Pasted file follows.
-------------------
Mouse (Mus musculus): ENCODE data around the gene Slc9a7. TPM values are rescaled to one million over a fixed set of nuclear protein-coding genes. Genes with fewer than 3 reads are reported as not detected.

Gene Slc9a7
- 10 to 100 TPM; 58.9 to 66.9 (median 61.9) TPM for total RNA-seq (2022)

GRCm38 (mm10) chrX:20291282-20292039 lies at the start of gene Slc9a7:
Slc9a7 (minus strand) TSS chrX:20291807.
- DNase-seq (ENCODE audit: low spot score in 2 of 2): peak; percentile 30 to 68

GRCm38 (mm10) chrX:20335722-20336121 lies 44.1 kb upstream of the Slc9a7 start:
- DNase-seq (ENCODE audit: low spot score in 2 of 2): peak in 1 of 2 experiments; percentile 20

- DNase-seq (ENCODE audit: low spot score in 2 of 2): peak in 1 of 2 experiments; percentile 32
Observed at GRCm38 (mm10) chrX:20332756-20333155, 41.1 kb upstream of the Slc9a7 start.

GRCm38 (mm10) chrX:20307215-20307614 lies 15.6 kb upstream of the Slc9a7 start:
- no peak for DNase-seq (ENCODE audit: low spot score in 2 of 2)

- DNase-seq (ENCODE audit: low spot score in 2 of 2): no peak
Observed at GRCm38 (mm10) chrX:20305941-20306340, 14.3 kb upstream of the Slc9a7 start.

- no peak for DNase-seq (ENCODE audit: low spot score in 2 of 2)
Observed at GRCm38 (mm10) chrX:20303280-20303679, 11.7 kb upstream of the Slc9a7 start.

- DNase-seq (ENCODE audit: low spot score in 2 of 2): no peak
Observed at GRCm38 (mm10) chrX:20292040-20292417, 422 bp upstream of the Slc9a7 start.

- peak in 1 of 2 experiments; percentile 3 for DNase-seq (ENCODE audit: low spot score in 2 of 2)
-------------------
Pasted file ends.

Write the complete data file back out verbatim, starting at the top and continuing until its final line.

Mouse (Mus musculus): ENCODE data around the gene Slc9a7. TPM values are rescaled to one million over a fixed set of nuclear protein-coding genes. Genes with fewer than 3 reads are reported as not detected.

Gene Slc9a7
- 10 to 100 TPM; 58.9 to 66.9 (median 61.9) TPM for total RNA-seq (2022)

GRCm38 (mm10) chrX:20291282-20292039 lies at the start of gene Slc9a7:
Slc9a7 (minus strand) TSS chrX:20291807.
- DNase-seq (ENCODE audit: low spot score in 2 of 2): peak; percentile 30 to 68

GRCm38 (mm10) chrX:20335722-20336121 lies 44.1 kb upstream of the Slc9a7 start:
- DNase-seq (ENCODE audit: low spot score in 2 of 2): peak in 1 of 2 experiments; percentile 20

- DNase-seq (ENCODE audit: low spot score in 2 of 2): peak in 1 of 2 experiments; percentile 32
Observed at GRCm38 (mm10) chrX:20332756-20333155, 41.1 kb upstream of the Slc9a7 start.

GRCm38 (mm10) chrX:20307215-20307614 lies 15.6 kb upstream of the Slc9a7 start:
- no peak for DNase-seq (ENCODE audit: low spot score in 2 of 2)

- DNase-seq (ENCODE audit: low spot score in 2 of 2): no peak
Observed at GRCm38 (mm10) chrX:20305941-20306340, 14.3 kb upstream of the Slc9a7 start.

- no peak for DNase-seq (ENCODE audit: low spot score in 2 of 2)
Observed at GRCm38 (mm10) chrX:20303280-20303679, 11.7 kb upstream of the Slc9a7 start.

- DNase-seq (ENCODE audit: low spot score in 2 of 2): no peak
Observed at GRCm38 (mm10) chrX:20292040-20292417, 422 bp upstream of the Slc9a7 start.

- peak in 1 of 2 experiments; percentile 3 for DNase-seq (ENCODE audit: low spot score in 2 of 2)